Eternal sceptics be damned, the fountain of youth never seems to run dry
I'm packing myself off to London (Ontario) to drop in on National Youth Orchestra boot camp and and a visit with this summer's conductor, Jonathan Darlington. It's a great moment to celebrate one of my reliable sources of inspiration: seeing young talents making music for the sheer, unbridled enjoyment of it.
A lot of our culture of consumption -- which very much includes the performing arts -- relies on the thrill of discovery, where often the performer is a brighter and shinier object than the material they are performing. But, for me, it's the sheer exuberance of young sensibilities that turns my crank.
I've spoken to so many people who work with kids, and, to a person, they say that engaging with them in creative ways is the single best way to stay young. This is the true fountain of youth -- and the well is constantly being replenished.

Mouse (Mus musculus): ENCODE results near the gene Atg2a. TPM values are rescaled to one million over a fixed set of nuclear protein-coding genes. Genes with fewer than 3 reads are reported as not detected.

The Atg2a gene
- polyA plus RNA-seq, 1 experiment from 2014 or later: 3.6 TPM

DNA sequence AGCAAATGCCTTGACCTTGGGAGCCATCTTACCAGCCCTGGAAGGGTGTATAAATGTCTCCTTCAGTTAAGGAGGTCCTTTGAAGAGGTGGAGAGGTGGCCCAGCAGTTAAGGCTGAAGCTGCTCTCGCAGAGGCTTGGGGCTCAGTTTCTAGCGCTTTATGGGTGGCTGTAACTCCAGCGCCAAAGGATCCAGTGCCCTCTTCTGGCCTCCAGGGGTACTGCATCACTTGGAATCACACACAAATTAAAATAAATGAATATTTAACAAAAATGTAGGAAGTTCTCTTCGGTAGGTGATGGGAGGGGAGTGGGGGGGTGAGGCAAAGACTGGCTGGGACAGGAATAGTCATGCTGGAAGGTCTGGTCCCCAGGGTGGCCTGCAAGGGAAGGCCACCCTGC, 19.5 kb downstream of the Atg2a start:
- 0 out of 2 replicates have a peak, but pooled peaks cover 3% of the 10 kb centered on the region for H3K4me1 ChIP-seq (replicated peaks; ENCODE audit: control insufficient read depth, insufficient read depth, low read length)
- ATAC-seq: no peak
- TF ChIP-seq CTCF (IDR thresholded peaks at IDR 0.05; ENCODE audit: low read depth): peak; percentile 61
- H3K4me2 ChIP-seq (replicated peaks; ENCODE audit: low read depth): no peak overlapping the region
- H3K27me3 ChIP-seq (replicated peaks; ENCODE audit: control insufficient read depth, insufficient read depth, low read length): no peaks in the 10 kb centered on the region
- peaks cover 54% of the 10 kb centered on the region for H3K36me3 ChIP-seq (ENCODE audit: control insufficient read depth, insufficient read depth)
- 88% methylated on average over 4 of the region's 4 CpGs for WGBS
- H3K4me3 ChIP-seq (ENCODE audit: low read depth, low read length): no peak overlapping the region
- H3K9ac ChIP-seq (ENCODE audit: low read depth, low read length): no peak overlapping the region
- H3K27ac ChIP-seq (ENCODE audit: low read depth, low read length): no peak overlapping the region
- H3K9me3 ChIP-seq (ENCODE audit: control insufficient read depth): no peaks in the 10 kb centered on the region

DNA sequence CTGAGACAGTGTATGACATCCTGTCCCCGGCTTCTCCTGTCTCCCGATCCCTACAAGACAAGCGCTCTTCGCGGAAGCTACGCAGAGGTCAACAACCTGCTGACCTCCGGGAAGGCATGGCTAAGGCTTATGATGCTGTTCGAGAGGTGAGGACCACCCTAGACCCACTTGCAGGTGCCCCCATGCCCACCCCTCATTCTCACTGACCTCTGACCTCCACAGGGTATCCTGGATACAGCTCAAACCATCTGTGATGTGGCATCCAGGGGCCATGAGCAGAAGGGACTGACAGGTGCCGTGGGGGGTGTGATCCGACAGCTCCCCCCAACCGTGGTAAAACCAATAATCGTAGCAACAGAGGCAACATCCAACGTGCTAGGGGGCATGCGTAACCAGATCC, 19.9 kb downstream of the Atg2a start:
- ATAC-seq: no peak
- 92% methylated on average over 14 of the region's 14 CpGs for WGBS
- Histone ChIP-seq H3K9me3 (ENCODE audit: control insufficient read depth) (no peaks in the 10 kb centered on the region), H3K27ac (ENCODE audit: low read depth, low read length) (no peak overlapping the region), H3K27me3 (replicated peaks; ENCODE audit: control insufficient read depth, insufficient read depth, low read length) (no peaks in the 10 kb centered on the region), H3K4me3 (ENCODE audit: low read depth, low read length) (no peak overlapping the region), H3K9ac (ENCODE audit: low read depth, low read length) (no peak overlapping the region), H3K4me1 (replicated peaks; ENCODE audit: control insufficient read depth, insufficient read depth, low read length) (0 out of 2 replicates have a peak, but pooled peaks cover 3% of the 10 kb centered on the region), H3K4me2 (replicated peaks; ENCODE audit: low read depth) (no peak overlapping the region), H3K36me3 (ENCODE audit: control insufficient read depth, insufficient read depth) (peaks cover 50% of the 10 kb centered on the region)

In that youthful vein, it's worth checking out freshly-turned-19 British pianist Benjamin Grosvenor who, tomorrow, will be the youngest soloist to perform at the First Night of the Proms -- the start of what I think is the world's finest and richest summer music festival. (He joins his own country's National Youth Orchestra for a concert in Birmingham in early August.)
We can hear many of the Proms concerts over the web, thanks to BBC 3.
Grosvenor has a freshly-released album on Decca, which I haven't had a chance to hear, yet, because the international release date isn't until next spring. He's been buzzing about the U.K. and Europe over the past couple of years, and it looks like he's on the verge of becoming much better known in this corner of the world.
Earlier this year, the Guardian's Tom Service sat down with a nice chat with Grosvenor, which you can read here.
Here's Grosvenor tackling Chopin's Nocturne in F-sharp Major during his Decca recording sessions, followed by a clip of his cherubic 11-year-old self performing Scarlatti and Balakirev at the BBC Young Musician of the Year final round in 2004. He won, of course.